Hamas and other Gazan factions are preparing to break Israel’s naval blockade of Gaza, sources told the Al-Quds newspaper last week.
Israel controls the sea entry and exit of all vessels into Gaza. The Jewish state established the blockade in 2007 after Hamas took over the coastal enclave in order to prevent weapons supplies from reaching the Iranian-backed terrorist organization.
The blockade is legal under international law with the United Nations. In a report from 2011 in which the UN reviewed Israel’s response to the Turkish-based flotilla to Gaza in 2010, it noted that “Israel faces a real threat to its security from militant groups in Gaza. The naval blockade was imposed as a legitimate security measure in order to prevent weapons from entering Gaza by sea and its implementation complied with the requirements of international law.”
According to the sources that spoke to Al Quds, Gazans plan to use the “March of Return” as a template for their planned actions. The “March of Return,” which took place from March 2018 to December 2019, saw Gazans protesting violently almost on a weekly basis near the border with southern Israeli communities, with many trying to damage or break through the border fence.
Protestors came equipped with Molotov cocktails and guns while hundreds, if not thousands, of kites and helium balloons were flown into Israel outfitted with containers of burning fuel, setting fire to large swaths of land and destroying thousands of acres of crops.
The news about preparations to break Israel’s naval blockade comes a little more than two weeks after Hamas leader in Gaza, Yahya Sinwar, held his first speech in almost a year, which aired on the Qatar-based Al Jazeera Network.
In his speech, transcribed and translated by the Middle East Media Research Institute (MEMRI), Sinwar spoke about breaking Israel’s naval blockade, making it clear that the planned actions are being orchestrated by Hamas leadership.
“In Gaza, we say loud and clear, and I don't want to talk too much – soon we will begin coordinating with the Jerusalem axis, in order to start the naval navigation route to the Gaza Strip,” Sinwar said. “We will completely shatter the siege, Allah willing. The discussions and consultations about this are well underway. We will [sail] out of Gaza, and return to it, and we will import and export goods, and whoever is not happy about this – we will do this whether they like it or not.”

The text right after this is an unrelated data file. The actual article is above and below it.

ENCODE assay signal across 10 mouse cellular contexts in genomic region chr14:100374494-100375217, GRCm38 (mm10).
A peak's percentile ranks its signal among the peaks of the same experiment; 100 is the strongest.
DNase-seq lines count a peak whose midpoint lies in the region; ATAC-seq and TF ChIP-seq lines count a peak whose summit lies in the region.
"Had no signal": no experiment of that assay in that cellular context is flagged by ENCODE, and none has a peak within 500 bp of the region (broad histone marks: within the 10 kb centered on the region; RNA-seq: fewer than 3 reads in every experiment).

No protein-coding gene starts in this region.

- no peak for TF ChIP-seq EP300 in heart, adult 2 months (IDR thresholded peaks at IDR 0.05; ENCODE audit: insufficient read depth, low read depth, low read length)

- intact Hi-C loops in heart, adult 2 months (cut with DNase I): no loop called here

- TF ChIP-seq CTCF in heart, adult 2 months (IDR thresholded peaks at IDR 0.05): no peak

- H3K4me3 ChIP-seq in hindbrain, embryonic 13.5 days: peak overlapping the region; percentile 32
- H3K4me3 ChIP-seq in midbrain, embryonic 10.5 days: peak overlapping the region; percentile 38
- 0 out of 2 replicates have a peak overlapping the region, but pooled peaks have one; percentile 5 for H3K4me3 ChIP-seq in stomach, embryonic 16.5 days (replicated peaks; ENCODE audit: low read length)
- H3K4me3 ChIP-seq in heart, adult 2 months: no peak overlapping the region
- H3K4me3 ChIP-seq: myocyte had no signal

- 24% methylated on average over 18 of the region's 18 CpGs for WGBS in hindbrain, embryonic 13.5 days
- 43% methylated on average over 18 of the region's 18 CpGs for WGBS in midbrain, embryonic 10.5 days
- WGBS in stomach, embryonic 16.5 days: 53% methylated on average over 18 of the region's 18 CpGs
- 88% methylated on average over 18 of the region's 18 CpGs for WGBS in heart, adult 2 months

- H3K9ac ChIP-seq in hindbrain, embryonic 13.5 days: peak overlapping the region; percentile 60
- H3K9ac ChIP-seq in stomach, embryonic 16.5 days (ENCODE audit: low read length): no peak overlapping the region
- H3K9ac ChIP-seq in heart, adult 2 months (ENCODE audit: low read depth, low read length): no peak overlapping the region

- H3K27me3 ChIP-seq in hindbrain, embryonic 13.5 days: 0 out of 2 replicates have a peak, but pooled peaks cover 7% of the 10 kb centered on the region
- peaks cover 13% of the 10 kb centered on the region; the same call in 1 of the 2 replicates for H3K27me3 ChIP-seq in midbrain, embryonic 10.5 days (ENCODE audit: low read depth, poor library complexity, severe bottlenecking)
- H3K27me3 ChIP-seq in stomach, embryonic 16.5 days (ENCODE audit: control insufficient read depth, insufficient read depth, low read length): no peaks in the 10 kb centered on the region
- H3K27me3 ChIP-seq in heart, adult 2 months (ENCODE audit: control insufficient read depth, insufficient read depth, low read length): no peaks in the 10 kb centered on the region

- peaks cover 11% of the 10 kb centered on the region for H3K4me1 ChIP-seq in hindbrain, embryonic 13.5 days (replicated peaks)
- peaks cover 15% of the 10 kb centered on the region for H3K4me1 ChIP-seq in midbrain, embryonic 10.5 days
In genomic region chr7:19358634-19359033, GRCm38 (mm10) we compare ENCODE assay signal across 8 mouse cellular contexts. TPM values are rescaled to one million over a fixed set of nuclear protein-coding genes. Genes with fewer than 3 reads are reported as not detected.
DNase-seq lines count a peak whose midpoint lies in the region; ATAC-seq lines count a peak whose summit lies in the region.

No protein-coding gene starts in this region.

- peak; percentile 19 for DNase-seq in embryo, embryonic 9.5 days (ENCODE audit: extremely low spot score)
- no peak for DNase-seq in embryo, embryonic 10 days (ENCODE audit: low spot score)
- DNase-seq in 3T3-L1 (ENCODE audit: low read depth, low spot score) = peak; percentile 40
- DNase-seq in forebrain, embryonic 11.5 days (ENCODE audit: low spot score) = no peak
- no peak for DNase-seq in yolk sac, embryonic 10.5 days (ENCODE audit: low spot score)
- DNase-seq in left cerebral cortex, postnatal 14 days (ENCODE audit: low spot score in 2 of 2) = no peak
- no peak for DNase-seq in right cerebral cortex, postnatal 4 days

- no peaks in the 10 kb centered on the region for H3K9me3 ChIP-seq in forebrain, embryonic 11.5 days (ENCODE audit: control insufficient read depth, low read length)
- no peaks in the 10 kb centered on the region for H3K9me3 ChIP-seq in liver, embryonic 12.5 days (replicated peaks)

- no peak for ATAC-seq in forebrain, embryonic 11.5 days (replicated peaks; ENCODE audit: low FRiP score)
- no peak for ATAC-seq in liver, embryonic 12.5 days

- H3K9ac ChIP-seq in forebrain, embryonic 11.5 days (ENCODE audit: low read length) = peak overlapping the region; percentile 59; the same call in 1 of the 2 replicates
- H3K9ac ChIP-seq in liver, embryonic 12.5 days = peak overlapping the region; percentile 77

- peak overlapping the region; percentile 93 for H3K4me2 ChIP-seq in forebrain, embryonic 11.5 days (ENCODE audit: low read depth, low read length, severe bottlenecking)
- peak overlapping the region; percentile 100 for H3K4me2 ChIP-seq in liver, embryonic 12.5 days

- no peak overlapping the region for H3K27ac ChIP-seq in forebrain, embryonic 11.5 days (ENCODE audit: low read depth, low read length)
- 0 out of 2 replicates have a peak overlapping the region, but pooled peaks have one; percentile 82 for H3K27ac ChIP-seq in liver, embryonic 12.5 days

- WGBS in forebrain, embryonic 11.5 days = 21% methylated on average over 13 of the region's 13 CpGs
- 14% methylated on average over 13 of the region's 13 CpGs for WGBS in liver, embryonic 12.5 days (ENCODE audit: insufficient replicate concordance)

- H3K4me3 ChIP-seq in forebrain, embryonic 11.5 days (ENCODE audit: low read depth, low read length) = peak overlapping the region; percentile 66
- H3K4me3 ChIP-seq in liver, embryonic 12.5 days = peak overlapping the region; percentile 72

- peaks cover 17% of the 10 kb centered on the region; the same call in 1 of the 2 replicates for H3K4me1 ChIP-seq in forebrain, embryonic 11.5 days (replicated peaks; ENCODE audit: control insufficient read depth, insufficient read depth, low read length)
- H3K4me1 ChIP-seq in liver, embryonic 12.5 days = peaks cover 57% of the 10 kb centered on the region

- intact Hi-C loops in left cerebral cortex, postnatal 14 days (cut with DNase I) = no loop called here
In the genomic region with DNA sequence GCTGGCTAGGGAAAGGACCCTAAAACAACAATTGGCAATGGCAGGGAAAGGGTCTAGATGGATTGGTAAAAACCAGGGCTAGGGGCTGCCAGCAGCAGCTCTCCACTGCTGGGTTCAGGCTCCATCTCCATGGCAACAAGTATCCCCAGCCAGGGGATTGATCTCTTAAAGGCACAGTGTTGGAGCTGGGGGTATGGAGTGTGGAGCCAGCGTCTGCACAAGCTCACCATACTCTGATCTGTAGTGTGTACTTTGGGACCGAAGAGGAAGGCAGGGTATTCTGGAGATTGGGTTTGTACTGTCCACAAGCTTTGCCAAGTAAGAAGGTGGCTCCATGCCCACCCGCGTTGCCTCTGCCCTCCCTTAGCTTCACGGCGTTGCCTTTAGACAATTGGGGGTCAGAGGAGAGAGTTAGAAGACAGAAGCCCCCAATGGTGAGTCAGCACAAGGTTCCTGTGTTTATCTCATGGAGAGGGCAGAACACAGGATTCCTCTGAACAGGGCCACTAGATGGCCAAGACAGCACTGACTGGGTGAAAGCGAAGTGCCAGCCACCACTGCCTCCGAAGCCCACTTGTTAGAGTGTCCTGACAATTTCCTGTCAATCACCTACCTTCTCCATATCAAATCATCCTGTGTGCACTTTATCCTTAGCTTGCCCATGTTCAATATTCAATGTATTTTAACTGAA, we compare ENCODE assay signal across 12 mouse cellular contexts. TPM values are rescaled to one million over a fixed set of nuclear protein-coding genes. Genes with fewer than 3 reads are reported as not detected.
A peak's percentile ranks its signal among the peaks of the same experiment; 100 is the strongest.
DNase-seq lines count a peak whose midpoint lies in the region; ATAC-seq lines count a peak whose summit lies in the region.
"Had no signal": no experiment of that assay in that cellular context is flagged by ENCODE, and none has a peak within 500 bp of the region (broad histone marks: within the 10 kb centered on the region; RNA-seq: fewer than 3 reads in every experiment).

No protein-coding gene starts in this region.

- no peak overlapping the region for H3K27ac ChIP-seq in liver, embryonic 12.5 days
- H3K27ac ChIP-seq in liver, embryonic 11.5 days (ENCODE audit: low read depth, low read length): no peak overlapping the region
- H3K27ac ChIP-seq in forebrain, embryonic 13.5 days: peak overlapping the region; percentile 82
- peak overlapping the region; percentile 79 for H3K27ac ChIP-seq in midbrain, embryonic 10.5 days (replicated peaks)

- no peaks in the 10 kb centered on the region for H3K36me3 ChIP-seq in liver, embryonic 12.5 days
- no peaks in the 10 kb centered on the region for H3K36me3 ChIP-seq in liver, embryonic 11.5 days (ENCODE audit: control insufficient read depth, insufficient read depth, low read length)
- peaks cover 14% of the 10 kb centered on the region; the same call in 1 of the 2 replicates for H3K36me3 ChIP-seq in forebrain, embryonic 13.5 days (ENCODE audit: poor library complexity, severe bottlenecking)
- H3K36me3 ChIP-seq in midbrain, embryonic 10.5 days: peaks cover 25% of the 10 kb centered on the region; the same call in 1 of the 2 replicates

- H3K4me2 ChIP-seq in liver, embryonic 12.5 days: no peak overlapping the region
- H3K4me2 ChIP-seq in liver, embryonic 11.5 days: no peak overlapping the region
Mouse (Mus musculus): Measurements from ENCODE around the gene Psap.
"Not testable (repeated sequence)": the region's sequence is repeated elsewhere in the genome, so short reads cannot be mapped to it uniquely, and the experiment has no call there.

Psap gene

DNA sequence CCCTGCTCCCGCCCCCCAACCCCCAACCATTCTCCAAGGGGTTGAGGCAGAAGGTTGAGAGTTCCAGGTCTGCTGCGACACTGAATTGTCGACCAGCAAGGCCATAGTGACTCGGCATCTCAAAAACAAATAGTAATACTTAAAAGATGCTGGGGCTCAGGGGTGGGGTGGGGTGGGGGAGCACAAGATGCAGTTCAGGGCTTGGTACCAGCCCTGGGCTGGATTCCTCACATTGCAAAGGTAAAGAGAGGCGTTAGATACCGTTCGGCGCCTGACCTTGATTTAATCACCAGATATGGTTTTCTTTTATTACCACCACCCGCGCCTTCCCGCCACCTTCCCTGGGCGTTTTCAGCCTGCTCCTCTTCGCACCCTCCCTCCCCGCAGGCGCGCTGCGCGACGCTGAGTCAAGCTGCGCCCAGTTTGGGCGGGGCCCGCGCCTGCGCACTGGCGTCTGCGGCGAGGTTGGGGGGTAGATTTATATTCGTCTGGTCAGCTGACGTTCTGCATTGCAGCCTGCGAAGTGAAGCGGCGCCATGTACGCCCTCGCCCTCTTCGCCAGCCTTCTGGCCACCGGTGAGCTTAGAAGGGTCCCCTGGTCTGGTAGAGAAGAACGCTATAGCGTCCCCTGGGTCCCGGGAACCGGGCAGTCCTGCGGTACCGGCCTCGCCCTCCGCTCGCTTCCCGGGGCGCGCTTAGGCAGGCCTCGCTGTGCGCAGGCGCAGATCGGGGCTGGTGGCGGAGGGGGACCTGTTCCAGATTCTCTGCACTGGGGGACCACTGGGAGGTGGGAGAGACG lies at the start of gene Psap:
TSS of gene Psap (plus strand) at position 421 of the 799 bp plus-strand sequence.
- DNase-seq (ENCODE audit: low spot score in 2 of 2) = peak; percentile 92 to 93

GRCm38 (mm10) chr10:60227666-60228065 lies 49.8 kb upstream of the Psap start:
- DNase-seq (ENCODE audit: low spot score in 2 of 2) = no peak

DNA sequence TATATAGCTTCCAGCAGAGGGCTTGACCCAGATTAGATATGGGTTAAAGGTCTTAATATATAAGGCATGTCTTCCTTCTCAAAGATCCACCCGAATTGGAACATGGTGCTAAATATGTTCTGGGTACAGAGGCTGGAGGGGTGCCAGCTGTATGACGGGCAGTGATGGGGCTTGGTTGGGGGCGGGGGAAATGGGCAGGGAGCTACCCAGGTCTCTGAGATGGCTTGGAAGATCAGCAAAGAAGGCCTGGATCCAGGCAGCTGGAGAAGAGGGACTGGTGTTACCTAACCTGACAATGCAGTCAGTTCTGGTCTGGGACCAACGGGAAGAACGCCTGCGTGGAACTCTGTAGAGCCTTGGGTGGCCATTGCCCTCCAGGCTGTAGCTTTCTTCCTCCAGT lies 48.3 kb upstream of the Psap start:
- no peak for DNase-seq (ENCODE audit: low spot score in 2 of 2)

Only last week, Israel revealed that on Apr. 8, Israeli authorities had managed to stop an attempt to smuggle weapon production parts or materials from the Sinai Peninsula through the Mediterranean Sea to the Gaza Strip. The attempts had been “in full coordination and directed by Hamas officials in the Gaza Strip,” according to Israeli officials.
Three Palestinians were arrested for the smuggling attempt in what the IDF said was a “joint intelligence and operational effort by Israeli Navy forces and the Shin Bet security service, along with Military Intelligence.”
One of the three arrested suspects was Mahmoud Bakr, a senior smuggler who worked with a number of terror groups in the Strip and who was indicted in June 2020 after he was arrested over a similar attempt, according to The Times of Israel. He had been jailed in Israel for a year before being released and returned to Gaza.
“We hit a significant route that was used to transfer components to manufacture weapons for terrorist organizations in the Gaza Strip,” said Col. Eli Sukholitsky, commander of the Navy’s Ashdod base. “The IDF works constantly to prevent the intensification of terrorist organizations and their infrastructure.”
Egypt also enforces a naval blockade of Gaza. On Wednesday, a Gaza fisherman was moderately injured after being shot by the Egyptian Navy off the coast of the southern part of the Gaza Strip.
The All Israel News Staff is a team of journalists in Israel.